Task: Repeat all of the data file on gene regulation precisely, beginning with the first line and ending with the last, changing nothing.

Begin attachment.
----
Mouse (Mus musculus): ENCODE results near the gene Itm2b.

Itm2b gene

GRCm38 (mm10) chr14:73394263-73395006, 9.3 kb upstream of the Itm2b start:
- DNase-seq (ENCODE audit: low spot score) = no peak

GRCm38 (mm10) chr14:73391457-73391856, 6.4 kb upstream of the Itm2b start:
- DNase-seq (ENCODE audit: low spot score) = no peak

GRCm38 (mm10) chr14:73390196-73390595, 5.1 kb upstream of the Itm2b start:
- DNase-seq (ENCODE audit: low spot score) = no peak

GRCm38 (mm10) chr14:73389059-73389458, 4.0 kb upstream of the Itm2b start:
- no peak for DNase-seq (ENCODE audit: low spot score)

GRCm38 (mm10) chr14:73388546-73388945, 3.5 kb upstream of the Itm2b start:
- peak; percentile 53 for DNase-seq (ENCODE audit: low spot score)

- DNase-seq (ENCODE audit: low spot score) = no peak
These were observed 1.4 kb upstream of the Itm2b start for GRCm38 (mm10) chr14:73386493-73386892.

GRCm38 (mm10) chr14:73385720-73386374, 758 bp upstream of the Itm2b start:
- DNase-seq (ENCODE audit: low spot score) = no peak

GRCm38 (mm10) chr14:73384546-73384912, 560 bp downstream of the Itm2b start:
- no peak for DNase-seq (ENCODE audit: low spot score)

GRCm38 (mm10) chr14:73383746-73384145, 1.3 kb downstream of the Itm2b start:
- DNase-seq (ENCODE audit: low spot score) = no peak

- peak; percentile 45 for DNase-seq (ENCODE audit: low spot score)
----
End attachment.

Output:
Mouse (Mus musculus): ENCODE results near the gene Itm2b.

Itm2b gene

GRCm38 (mm10) chr14:73394263-73395006, 9.3 kb upstream of the Itm2b start:
- DNase-seq (ENCODE audit: low spot score) = no peak

GRCm38 (mm10) chr14:73391457-73391856, 6.4 kb upstream of the Itm2b start:
- DNase-seq (ENCODE audit: low spot score) = no peak

GRCm38 (mm10) chr14:73390196-73390595, 5.1 kb upstream of the Itm2b start:
- DNase-seq (ENCODE audit: low spot score) = no peak

GRCm38 (mm10) chr14:73389059-73389458, 4.0 kb upstream of the Itm2b start:
- no peak for DNase-seq (ENCODE audit: low spot score)

GRCm38 (mm10) chr14:73388546-73388945, 3.5 kb upstream of the Itm2b start:
- peak; percentile 53 for DNase-seq (ENCODE audit: low spot score)

- DNase-seq (ENCODE audit: low spot score) = no peak
These were observed 1.4 kb upstream of the Itm2b start for GRCm38 (mm10) chr14:73386493-73386892.

GRCm38 (mm10) chr14:73385720-73386374, 758 bp upstream of the Itm2b start:
- DNase-seq (ENCODE audit: low spot score) = no peak

GRCm38 (mm10) chr14:73384546-73384912, 560 bp downstream of the Itm2b start:
- no peak for DNase-seq (ENCODE audit: low spot score)

GRCm38 (mm10) chr14:73383746-73384145, 1.3 kb downstream of the Itm2b start:
- DNase-seq (ENCODE audit: low spot score) = no peak

- peak; percentile 45 for DNase-seq (ENCODE audit: low spot score)